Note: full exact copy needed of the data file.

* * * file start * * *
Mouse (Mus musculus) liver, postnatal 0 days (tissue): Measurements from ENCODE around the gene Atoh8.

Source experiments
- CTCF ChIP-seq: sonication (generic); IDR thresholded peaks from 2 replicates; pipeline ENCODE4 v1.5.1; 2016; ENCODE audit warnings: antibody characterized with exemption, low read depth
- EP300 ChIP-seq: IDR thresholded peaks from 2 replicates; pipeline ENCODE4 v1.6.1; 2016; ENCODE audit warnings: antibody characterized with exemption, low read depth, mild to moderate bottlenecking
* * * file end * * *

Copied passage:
Mouse (Mus musculus) liver, postnatal 0 days (tissue): Measurements from ENCODE around the gene Atoh8.

Source experiments
- CTCF ChIP-seq: sonication (generic); IDR thresholded peaks from 2 replicates; pipeline ENCODE4 v1.5.1; 2016; ENCODE audit warnings: antibody characterized with exemption, low read depth
- EP300 ChIP-seq: IDR thresholded peaks from 2 replicates; pipeline ENCODE4 v1.6.1; 2016; ENCODE audit warnings: antibody characterized with exemption, low read depth, mild to moderate bottlenecking